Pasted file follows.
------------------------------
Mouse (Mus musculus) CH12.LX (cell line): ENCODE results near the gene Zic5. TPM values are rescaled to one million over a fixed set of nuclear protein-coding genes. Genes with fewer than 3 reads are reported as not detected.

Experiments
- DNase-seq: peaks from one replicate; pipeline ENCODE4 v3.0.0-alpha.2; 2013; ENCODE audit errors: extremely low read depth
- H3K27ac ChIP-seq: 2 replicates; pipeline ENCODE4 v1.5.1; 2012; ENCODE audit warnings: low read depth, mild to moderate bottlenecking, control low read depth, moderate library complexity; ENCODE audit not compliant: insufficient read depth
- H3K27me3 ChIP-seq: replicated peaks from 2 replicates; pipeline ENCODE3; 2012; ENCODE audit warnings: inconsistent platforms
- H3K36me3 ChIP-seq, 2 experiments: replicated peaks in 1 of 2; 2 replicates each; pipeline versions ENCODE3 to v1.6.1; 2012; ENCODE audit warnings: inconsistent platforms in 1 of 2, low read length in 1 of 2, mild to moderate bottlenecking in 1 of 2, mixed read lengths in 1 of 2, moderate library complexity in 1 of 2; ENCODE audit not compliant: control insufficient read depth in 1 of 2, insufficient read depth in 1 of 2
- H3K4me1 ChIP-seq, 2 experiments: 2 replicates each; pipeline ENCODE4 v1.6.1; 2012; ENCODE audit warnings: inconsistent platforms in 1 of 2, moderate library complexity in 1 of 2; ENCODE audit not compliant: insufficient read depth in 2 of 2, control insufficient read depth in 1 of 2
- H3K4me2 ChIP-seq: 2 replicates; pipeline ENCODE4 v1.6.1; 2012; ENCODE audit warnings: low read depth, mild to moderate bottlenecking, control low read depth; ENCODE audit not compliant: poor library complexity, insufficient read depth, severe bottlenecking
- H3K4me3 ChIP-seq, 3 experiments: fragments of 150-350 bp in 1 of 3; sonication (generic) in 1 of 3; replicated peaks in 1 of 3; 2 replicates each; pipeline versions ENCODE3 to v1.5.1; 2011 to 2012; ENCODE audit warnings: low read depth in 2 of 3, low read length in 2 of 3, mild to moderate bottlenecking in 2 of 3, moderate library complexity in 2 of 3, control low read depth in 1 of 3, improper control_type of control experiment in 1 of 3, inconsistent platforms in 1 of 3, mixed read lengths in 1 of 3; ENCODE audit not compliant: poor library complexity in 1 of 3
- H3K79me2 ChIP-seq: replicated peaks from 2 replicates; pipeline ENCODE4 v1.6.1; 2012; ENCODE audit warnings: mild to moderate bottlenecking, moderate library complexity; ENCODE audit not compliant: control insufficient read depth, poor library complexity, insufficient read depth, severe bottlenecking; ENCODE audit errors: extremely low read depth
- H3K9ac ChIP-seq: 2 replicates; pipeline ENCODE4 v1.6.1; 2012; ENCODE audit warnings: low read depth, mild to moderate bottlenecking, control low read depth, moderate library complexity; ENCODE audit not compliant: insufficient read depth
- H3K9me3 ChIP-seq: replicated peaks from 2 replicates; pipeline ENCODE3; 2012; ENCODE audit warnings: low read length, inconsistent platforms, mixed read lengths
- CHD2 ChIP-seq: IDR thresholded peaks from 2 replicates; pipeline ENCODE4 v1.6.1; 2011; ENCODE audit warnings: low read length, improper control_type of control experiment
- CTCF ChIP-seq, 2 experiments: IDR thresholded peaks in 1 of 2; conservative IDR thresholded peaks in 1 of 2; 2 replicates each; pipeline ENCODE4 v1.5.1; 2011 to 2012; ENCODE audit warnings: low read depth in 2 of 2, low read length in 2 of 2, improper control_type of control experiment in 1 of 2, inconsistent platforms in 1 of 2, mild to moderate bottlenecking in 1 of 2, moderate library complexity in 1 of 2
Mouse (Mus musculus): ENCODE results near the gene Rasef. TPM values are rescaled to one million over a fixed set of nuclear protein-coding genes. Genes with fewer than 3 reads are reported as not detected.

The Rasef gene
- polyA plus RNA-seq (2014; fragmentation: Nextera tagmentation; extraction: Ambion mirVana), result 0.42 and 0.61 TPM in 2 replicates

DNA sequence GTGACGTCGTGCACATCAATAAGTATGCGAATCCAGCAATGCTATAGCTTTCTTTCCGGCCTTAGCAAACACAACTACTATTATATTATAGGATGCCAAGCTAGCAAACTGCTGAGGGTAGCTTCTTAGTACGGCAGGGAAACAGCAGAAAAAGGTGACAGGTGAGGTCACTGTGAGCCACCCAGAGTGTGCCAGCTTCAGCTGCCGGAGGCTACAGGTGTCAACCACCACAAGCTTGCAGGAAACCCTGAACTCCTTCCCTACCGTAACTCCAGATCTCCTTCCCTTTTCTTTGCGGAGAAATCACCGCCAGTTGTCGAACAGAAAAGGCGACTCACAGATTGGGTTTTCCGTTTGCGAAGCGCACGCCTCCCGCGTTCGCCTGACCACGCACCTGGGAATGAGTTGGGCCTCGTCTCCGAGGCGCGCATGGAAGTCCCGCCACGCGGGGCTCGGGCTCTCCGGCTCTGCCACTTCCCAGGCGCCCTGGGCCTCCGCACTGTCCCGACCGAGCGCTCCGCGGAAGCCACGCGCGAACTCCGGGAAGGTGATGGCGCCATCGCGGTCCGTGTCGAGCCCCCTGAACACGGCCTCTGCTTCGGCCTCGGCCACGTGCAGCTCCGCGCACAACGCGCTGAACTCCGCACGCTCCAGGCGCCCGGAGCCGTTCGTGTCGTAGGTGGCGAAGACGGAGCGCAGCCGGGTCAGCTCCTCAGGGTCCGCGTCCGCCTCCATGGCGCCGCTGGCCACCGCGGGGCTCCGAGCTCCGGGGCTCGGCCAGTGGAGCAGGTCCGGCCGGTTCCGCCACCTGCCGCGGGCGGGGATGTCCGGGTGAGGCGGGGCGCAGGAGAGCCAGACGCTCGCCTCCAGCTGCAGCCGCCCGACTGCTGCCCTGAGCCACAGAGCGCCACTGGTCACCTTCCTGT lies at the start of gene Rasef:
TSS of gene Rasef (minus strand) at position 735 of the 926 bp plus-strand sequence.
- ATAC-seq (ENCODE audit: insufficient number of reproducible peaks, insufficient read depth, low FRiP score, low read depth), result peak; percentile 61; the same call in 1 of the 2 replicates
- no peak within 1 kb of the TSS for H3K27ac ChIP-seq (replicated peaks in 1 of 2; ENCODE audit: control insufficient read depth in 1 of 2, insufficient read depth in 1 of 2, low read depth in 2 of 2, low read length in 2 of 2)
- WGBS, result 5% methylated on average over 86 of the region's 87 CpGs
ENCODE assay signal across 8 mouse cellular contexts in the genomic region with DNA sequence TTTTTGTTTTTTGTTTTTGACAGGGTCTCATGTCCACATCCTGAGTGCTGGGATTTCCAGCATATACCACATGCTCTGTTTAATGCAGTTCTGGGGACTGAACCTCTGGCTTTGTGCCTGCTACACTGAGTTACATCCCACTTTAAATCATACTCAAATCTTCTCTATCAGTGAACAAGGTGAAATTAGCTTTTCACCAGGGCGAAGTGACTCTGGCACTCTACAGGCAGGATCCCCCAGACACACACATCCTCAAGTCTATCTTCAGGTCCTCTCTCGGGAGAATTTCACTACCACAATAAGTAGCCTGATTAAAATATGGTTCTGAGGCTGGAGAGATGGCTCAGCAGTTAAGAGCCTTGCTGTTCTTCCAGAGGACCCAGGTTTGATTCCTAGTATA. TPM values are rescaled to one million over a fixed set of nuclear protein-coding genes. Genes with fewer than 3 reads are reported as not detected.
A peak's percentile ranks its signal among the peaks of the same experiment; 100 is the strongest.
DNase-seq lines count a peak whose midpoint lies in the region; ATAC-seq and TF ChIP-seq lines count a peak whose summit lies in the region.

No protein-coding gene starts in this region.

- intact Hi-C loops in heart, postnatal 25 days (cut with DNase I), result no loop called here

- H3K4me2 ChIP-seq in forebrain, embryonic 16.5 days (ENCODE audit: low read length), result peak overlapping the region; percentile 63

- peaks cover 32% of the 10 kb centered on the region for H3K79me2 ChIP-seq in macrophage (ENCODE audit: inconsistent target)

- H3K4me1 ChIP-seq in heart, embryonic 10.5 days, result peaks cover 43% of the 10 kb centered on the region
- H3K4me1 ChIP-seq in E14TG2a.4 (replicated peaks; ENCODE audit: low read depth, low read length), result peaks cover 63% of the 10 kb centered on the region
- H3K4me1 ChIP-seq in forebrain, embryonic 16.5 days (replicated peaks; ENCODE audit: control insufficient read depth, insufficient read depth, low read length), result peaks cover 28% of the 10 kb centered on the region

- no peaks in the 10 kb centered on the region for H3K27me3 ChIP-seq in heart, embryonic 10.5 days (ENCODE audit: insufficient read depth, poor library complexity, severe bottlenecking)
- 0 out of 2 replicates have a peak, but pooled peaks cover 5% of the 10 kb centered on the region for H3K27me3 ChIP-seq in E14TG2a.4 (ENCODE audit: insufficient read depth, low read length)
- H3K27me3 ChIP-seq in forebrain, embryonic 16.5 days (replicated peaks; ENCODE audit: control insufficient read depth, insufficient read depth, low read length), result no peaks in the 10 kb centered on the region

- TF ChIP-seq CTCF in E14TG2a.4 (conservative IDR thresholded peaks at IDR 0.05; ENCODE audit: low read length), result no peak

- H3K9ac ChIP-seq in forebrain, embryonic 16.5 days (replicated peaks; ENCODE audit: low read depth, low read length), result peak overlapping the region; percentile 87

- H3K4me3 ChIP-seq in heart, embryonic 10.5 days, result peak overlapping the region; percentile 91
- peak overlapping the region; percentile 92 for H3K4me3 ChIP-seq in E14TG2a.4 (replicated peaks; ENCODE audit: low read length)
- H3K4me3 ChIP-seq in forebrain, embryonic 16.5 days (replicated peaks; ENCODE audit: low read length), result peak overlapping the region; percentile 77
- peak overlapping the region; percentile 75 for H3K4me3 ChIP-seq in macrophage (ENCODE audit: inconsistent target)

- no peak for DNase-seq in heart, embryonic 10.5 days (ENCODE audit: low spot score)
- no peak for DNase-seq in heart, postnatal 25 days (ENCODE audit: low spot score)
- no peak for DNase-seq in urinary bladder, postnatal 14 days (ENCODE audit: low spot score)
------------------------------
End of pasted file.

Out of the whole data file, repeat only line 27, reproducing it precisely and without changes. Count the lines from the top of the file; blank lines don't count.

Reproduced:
- intact Hi-C loops in heart, postnatal 25 days (cut with DNase I), result no loop called here